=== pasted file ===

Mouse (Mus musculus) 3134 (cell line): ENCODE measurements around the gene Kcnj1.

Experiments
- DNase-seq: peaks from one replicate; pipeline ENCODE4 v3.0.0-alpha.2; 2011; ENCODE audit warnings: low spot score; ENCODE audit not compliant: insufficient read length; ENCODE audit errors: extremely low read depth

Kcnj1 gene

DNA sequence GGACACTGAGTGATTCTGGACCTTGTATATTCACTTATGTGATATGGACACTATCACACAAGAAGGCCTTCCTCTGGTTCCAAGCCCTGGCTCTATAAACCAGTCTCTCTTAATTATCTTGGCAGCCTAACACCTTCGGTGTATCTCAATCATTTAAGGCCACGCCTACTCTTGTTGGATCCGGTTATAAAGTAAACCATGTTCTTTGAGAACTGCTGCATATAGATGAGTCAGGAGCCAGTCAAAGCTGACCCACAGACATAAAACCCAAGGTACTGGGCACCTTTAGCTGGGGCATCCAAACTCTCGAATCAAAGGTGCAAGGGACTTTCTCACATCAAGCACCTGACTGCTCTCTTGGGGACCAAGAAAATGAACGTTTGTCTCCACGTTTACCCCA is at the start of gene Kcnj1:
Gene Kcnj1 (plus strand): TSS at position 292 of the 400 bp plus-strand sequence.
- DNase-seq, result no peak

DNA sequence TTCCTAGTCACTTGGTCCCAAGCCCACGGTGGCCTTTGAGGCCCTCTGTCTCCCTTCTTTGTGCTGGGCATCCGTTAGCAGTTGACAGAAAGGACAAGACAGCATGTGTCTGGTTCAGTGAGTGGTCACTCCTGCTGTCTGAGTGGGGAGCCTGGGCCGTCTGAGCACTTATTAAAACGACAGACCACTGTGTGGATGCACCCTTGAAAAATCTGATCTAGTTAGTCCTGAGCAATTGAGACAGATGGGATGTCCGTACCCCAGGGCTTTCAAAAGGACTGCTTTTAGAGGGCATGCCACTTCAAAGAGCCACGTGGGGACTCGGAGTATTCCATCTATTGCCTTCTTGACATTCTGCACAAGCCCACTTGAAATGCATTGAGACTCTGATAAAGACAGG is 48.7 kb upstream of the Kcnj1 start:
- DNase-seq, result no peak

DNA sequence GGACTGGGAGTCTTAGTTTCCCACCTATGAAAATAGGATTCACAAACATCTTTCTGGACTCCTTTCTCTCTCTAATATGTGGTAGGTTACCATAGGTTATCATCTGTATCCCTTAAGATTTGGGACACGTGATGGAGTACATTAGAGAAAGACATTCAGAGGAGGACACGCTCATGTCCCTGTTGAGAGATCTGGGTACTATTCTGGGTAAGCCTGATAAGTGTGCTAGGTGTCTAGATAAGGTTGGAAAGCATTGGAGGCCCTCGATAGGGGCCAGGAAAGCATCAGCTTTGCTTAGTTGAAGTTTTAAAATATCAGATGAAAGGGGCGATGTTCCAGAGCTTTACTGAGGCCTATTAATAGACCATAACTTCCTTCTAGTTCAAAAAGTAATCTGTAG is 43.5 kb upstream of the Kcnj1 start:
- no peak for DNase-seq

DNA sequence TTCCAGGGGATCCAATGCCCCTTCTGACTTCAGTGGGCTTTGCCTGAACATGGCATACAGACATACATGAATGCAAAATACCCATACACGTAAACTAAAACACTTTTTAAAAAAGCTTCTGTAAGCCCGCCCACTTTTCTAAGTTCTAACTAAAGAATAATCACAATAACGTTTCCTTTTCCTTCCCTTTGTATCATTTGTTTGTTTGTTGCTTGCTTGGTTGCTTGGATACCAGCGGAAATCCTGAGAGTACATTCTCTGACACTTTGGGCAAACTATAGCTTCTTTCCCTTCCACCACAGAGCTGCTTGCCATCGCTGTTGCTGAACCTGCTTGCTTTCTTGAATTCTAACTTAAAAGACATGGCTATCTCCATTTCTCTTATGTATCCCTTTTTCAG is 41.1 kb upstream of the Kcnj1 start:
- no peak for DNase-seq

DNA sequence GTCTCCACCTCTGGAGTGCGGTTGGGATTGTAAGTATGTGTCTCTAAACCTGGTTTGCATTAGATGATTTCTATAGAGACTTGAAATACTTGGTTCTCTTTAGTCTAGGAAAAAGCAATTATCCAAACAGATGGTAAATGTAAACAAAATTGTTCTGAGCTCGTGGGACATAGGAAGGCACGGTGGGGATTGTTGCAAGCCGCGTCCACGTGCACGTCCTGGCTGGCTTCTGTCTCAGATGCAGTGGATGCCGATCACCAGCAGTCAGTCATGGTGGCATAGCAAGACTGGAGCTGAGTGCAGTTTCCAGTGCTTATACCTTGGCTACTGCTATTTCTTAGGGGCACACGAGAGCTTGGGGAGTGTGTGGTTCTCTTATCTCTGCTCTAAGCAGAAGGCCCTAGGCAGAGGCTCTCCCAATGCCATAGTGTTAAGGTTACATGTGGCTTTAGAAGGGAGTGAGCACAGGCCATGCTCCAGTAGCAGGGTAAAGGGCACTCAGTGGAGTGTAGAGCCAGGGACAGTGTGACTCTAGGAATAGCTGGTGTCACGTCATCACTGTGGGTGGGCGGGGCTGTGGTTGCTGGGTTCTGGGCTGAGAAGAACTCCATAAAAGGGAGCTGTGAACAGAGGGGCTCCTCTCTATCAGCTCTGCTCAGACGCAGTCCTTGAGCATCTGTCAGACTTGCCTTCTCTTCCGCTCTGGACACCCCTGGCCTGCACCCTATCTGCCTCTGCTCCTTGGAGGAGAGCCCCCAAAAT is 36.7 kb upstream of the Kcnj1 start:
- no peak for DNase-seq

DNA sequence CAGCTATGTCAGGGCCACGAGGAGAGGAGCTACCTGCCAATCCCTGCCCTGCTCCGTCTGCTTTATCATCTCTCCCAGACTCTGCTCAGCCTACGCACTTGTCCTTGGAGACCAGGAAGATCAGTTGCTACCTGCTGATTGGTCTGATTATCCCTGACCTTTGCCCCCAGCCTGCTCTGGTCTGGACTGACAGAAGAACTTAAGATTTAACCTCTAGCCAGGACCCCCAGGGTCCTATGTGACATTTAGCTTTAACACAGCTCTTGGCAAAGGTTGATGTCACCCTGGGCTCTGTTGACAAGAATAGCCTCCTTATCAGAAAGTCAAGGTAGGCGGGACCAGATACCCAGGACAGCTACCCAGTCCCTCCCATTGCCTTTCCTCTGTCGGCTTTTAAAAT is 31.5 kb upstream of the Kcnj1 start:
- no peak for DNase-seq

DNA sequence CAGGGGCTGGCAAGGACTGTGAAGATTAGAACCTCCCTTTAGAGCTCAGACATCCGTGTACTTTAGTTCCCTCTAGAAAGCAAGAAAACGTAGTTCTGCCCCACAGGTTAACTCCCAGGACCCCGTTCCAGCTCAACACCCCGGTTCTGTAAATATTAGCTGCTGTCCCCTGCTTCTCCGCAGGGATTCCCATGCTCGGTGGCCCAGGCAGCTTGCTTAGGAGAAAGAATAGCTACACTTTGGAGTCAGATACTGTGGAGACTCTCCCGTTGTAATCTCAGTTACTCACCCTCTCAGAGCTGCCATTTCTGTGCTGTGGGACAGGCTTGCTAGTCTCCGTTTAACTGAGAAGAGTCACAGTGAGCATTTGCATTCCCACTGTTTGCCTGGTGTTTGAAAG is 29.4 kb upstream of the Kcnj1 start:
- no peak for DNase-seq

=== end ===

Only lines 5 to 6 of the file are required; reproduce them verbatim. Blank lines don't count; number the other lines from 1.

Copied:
DNA sequence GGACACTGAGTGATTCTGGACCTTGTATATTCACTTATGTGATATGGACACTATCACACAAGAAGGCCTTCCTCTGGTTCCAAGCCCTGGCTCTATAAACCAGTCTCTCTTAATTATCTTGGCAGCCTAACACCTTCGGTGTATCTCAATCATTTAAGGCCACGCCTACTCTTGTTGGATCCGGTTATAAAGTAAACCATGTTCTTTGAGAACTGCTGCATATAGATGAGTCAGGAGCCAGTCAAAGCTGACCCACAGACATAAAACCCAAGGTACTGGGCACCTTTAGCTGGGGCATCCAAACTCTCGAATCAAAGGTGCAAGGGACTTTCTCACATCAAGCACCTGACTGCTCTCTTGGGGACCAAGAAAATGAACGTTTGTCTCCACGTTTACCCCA is at the start of gene Kcnj1:
Gene Kcnj1 (plus strand): TSS at position 292 of the 400 bp plus-strand sequence.